This took place at the height of the British empire, and roughly when the US economy overtook the British for the first time. Donald MacQueen tentatively sees as an impetus for the change in usage, apart from the fact that both expressions suddenly began to be used more frequently, the greater propensity for people to embrace innovations during periods of severe social crisis, in this case the American Civil War and World War I, respectively. It is also possible that these wars entailed major population movements that could have impacted usage.

“Another discovery I made, thanks to the huge amount of data, is that when the use of the two constructions began to be roughly equal in frequency, the newspapers chose quite simply to avoid using such constructions, writing numeral expressions instead. After World War II, when there was no longer any doubt which construction was the ‘right’ one, the newspapers reverted to writing number-word expressions again,” he says.

The dissertation also includes a comparison with languages like French and German, where the corresponding grammatical shift regarding the word million from being a noun to an ordinary number word has not yet taken place.

“But in the long perspective we can expect this change to occur in those languages as well. The shift is a universal phenomenon when it comes to number words,” says Donald MacQueen.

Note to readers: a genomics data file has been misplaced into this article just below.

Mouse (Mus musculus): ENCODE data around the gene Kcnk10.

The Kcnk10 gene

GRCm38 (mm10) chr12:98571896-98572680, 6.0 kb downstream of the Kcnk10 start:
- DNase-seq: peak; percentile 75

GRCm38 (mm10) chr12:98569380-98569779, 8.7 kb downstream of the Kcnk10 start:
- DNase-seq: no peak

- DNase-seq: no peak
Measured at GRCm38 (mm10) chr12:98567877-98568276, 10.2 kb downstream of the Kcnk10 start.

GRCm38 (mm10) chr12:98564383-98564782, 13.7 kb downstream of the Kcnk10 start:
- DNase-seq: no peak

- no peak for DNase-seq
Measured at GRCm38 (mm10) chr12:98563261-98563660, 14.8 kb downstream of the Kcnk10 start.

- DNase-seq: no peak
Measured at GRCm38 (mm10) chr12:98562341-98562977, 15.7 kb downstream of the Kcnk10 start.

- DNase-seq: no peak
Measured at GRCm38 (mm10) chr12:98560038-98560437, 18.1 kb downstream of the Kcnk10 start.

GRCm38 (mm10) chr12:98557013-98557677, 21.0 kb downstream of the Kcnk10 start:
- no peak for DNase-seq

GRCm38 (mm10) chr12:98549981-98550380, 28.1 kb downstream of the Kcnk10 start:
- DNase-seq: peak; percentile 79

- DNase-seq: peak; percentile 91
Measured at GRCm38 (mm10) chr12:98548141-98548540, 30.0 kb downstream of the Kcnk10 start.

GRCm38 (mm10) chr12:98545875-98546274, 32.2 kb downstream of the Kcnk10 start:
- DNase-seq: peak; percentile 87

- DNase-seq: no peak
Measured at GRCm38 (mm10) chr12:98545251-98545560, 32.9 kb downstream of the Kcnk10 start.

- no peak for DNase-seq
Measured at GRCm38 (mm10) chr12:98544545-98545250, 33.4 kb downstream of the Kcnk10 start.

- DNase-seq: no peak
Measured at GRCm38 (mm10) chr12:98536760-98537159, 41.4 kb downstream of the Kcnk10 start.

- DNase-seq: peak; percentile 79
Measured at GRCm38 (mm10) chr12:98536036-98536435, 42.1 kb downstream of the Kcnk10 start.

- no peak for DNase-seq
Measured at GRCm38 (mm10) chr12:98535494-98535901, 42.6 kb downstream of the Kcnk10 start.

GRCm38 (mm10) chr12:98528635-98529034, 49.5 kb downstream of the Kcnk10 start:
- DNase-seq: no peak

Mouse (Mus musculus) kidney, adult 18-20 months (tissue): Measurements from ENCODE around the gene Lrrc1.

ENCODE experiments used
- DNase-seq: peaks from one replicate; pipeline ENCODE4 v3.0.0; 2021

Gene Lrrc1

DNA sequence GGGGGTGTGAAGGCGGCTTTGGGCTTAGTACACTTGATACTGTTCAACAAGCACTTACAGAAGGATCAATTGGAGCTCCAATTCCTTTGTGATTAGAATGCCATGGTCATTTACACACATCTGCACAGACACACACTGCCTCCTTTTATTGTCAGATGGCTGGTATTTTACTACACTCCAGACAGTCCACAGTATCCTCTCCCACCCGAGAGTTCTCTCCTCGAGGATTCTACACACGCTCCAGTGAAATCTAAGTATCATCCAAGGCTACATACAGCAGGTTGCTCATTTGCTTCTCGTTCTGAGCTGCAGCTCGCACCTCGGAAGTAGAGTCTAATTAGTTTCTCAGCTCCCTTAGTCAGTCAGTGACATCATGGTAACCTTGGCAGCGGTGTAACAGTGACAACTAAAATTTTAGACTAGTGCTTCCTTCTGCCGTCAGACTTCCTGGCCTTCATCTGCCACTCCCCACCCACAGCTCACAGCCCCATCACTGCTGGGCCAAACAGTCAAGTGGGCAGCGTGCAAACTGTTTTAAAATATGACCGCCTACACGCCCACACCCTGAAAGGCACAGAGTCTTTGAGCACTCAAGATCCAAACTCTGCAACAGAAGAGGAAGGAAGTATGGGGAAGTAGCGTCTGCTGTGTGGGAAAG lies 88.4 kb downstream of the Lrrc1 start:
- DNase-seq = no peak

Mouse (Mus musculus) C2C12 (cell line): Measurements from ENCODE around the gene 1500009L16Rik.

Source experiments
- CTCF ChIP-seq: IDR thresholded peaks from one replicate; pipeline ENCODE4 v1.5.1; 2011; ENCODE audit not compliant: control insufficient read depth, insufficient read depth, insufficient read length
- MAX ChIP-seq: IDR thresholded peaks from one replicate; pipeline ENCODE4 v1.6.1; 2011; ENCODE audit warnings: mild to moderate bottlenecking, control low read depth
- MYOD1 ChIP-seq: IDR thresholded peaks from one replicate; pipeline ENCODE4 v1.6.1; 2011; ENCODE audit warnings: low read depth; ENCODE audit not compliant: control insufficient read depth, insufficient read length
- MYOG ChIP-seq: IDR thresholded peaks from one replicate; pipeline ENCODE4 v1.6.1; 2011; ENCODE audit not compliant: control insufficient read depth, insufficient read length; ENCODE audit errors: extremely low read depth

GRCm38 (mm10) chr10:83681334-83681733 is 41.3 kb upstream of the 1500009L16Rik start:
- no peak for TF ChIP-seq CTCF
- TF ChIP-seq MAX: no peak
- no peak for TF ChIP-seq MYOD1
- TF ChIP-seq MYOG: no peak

Story Source:

The above story is based on materials provided by Uppsala Universitet. Note: Materials may be edited for content and length.


Cite This Page:

Uppsala Universitet. "Language Change Can Be Traced Using Gigantic Text Archives." ScienceDaily. ScienceDaily, 29 June 2009. <www.sciencedaily.com/releases/2009/06/090626140126.htm>.
Uppsala Universitet. (2009, June 29). Language Change Can Be Traced Using Gigantic Text Archives. ScienceDaily. Retrieved August 20, 2014 from www.sciencedaily.com/releases/2009/06/090626140126.htm
Uppsala Universitet. "Language Change Can Be Traced Using Gigantic Text Archives." ScienceDaily. www.sciencedaily.com/releases/2009/06/090626140126.htm (accessed August 20, 2014).

Share This




More Fossils & Ruins News

Wednesday, August 20, 2014

Featured Research

from universities, journals, and other organizations


Featured Videos

from AP, Reuters, AFP, and other news services

Disquieting Times for Malaysia's 'fish Listeners'

Disquieting Times for Malaysia's 'fish Listeners'